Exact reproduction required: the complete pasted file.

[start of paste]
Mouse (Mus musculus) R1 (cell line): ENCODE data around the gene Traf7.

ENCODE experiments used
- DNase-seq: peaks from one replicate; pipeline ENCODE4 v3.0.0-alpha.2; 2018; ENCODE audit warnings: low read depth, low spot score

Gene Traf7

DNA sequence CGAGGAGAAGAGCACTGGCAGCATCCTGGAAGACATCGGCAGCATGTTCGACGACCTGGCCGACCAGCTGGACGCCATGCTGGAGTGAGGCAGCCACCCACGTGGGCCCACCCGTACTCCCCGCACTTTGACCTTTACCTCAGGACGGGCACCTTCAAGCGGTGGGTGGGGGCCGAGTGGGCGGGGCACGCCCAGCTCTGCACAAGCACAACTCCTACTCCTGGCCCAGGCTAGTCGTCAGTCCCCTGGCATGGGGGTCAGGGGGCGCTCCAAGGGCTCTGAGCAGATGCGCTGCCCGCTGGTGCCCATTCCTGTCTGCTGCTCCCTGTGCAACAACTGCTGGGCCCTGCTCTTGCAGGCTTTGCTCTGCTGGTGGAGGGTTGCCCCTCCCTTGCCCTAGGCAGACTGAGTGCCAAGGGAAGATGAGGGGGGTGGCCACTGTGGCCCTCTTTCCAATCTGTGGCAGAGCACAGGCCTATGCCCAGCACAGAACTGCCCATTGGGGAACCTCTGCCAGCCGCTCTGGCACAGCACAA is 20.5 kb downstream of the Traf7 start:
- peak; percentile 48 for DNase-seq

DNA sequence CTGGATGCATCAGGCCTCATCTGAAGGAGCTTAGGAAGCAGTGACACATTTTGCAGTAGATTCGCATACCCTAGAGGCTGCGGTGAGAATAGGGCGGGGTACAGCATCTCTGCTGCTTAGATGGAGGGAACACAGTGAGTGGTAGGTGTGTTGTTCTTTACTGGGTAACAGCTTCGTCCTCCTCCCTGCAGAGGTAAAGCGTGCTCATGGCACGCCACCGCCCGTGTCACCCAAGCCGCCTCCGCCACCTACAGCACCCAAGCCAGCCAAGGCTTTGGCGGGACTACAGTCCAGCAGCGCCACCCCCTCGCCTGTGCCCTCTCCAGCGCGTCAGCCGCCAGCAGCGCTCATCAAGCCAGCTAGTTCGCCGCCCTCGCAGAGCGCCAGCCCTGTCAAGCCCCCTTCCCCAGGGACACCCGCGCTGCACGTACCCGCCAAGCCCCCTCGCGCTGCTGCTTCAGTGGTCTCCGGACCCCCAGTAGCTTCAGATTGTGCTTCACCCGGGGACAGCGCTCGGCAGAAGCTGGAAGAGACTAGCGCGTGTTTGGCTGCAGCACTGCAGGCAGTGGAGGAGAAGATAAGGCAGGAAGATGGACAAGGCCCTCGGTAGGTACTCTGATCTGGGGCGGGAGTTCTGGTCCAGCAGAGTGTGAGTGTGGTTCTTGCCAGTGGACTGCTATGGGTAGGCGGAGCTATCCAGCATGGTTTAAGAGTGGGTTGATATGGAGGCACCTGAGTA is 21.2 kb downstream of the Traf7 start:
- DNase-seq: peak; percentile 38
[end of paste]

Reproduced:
Mouse (Mus musculus) R1 (cell line): ENCODE data around the gene Traf7.

ENCODE experiments used
- DNase-seq: peaks from one replicate; pipeline ENCODE4 v3.0.0-alpha.2; 2018; ENCODE audit warnings: low read depth, low spot score

Gene Traf7

DNA sequence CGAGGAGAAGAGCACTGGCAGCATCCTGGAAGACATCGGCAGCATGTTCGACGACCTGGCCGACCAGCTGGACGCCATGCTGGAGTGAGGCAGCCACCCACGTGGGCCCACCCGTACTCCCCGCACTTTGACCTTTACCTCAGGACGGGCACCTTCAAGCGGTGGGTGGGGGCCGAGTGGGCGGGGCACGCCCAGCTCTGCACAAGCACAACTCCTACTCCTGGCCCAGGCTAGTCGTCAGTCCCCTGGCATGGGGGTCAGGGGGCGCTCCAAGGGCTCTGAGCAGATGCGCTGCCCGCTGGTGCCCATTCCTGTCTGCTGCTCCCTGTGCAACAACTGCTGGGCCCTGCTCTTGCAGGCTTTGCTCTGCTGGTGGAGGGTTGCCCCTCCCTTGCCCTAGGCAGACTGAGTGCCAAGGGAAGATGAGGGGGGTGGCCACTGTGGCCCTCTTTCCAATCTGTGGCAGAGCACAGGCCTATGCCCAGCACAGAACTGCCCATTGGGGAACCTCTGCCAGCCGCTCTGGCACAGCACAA is 20.5 kb downstream of the Traf7 start:
- peak; percentile 48 for DNase-seq

DNA sequence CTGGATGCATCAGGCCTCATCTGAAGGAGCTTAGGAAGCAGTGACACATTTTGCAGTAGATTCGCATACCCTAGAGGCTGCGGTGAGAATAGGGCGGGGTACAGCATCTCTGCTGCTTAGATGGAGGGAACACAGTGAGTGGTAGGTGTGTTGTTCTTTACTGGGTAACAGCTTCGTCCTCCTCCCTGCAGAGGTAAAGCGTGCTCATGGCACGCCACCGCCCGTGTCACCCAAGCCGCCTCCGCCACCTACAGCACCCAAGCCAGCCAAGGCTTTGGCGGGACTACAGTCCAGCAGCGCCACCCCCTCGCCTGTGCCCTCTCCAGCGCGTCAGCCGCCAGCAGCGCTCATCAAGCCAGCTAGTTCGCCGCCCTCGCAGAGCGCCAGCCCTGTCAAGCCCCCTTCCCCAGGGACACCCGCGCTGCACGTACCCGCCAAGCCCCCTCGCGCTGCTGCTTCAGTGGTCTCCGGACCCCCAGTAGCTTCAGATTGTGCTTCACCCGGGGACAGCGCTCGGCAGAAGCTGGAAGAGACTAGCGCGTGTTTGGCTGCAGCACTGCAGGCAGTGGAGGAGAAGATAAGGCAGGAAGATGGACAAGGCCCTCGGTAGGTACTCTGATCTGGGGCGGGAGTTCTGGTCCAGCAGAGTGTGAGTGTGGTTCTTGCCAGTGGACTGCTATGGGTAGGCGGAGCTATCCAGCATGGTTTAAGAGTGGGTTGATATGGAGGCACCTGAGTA is 21.2 kb downstream of the Traf7 start:
- DNase-seq: peak; percentile 38